Nazi-hunter Retiring After 40 Years
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Nazi-hunter Retiring After 40 Years

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Tuvia Friedman, founder and head of the war crimes documentation center in Haifa for the past 20 years, announced yesterday that he is “giving up the hunt.”

Friedman, 63, a Holocaust survivor, said he was retiring after 40 years devoted to tracking down Nazi war criminals because the last major criminal on his “wanted list” is presumed dead. He said he accepted the findings of forensic experts last month that the remains exhumed from a cemetery near Sao Paulo, Brazil in June are those of Josef Mengele, the notorious Auschwitz death camp doctor.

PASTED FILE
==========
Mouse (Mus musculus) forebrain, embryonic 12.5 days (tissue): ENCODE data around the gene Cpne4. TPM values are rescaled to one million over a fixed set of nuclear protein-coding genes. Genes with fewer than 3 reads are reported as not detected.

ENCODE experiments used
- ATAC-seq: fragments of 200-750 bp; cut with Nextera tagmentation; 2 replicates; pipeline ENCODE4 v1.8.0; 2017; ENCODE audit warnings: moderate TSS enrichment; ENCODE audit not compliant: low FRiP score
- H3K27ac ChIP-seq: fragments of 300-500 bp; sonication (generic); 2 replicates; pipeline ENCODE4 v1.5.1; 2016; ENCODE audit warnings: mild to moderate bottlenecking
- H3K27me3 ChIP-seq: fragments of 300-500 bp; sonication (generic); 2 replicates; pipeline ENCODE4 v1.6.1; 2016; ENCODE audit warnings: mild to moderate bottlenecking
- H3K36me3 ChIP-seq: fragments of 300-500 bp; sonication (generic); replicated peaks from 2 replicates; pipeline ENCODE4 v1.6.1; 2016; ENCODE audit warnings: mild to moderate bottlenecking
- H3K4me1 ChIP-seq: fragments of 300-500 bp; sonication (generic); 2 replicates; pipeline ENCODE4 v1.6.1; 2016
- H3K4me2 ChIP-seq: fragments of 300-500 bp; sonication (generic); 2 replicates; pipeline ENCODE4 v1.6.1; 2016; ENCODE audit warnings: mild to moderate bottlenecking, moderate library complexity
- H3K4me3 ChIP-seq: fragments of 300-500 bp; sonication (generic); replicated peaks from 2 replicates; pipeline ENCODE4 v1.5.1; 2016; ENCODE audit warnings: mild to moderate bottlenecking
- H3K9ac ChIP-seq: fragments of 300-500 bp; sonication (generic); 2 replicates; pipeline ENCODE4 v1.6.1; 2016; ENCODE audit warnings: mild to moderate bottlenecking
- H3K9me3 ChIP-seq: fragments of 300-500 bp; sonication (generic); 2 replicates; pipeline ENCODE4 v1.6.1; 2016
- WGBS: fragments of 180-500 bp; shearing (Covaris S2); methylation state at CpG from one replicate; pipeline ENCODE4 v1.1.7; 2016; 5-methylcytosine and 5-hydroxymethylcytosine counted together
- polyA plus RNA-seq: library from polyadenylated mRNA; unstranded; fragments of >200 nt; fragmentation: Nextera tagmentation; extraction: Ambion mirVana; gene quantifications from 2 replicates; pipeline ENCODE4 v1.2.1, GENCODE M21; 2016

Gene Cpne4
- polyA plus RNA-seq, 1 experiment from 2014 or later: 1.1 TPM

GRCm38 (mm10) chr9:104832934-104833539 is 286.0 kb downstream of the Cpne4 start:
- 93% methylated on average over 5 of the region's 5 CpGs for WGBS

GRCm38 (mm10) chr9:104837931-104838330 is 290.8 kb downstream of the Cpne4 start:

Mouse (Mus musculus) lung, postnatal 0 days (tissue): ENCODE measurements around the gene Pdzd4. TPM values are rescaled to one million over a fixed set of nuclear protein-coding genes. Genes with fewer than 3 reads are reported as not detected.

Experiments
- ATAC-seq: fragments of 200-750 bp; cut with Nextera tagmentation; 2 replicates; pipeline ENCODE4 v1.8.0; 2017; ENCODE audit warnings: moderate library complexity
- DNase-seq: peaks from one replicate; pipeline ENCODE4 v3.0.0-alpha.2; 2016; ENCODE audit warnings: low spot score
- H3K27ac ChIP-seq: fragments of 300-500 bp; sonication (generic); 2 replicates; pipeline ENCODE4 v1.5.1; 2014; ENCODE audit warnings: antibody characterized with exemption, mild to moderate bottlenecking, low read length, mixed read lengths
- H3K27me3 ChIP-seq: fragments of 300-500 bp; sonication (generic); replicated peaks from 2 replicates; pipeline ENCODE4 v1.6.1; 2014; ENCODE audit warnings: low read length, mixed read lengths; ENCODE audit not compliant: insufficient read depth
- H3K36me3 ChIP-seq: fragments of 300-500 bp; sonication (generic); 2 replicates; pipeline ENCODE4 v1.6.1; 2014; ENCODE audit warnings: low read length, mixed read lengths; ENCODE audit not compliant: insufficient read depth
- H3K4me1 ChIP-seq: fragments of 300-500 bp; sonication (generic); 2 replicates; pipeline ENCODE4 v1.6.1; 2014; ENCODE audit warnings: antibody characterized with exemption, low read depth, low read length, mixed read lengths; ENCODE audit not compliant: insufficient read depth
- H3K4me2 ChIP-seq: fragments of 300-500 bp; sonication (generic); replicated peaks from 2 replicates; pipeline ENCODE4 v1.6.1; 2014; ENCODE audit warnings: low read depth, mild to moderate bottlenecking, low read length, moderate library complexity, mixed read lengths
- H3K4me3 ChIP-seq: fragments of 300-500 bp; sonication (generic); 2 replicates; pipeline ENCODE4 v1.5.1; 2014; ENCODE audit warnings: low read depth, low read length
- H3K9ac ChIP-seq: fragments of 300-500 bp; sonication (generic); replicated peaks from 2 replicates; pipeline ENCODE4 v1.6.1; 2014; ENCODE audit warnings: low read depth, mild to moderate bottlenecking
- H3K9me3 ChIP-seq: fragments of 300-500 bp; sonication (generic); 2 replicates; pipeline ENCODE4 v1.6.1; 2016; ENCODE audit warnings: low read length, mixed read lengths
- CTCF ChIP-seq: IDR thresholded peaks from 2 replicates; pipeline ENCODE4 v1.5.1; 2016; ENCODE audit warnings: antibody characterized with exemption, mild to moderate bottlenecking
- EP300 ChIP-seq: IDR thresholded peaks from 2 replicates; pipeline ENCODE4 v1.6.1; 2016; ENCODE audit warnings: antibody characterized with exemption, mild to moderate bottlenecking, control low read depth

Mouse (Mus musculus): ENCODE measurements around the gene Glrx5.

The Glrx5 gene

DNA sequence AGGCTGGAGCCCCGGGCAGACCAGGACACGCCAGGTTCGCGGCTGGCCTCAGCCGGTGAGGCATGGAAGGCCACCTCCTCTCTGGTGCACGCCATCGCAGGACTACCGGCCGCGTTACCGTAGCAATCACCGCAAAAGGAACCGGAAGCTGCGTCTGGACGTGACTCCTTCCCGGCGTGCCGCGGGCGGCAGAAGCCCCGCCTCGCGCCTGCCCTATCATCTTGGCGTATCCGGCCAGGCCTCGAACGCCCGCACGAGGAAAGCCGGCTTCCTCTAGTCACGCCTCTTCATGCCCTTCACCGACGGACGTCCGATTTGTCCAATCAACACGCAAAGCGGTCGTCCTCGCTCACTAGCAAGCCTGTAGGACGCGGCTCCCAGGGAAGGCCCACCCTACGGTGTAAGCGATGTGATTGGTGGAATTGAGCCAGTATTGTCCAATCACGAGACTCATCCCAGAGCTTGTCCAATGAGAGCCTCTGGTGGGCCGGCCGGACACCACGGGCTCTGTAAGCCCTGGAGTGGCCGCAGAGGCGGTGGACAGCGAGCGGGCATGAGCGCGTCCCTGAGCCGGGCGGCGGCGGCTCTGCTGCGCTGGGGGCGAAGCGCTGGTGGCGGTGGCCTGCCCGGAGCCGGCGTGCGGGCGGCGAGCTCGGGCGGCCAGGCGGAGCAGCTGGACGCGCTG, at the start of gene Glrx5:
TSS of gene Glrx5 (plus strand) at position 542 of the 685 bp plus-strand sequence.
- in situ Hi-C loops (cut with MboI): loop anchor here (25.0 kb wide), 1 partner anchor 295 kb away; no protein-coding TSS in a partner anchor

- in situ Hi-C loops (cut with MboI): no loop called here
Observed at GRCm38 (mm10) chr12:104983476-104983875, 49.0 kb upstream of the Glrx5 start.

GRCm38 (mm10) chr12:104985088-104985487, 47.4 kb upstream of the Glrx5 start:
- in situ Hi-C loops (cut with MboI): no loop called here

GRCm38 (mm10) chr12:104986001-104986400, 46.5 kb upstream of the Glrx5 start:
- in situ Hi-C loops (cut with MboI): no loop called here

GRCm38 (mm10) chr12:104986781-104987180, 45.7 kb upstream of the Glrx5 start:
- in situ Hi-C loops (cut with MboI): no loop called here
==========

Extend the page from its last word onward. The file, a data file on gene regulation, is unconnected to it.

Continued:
“If other people wish to continue tracking down less well-known Nazis, I wish them luck. But I am giving up the hunt,” Friedman said. He said he would donate his extensive archives to the Center for Holocaust Studies at Haifa University.

Friedman, a former concentration camp inmate, is credited with helping bring to trial nearly 2,000 Nazi war criminals after World War II. He was instrumental in tracing Adolf Eichmann to Buenos Aires, Argentina where he was kidnapped by Israeli secret service agents and brought to trial in Jerusalem in 1961.

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